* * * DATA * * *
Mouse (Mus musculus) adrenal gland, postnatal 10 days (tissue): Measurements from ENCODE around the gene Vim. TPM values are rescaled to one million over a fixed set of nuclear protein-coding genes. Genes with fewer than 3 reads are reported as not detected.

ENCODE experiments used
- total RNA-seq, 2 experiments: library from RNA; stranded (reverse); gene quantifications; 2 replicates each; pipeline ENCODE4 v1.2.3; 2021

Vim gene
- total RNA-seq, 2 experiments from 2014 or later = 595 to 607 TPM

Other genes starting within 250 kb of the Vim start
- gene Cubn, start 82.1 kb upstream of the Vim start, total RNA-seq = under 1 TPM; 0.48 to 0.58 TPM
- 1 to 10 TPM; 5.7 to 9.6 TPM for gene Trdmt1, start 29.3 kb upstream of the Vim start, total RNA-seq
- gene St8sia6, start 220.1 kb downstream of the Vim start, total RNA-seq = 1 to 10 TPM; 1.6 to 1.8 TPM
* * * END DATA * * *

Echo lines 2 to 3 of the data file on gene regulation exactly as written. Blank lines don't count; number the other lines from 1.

ENCODE experiments used
- total RNA-seq, 2 experiments: library from RNA; stranded (reverse); gene quantifications; 2 replicates each; pipeline ENCODE4 v1.2.3; 2021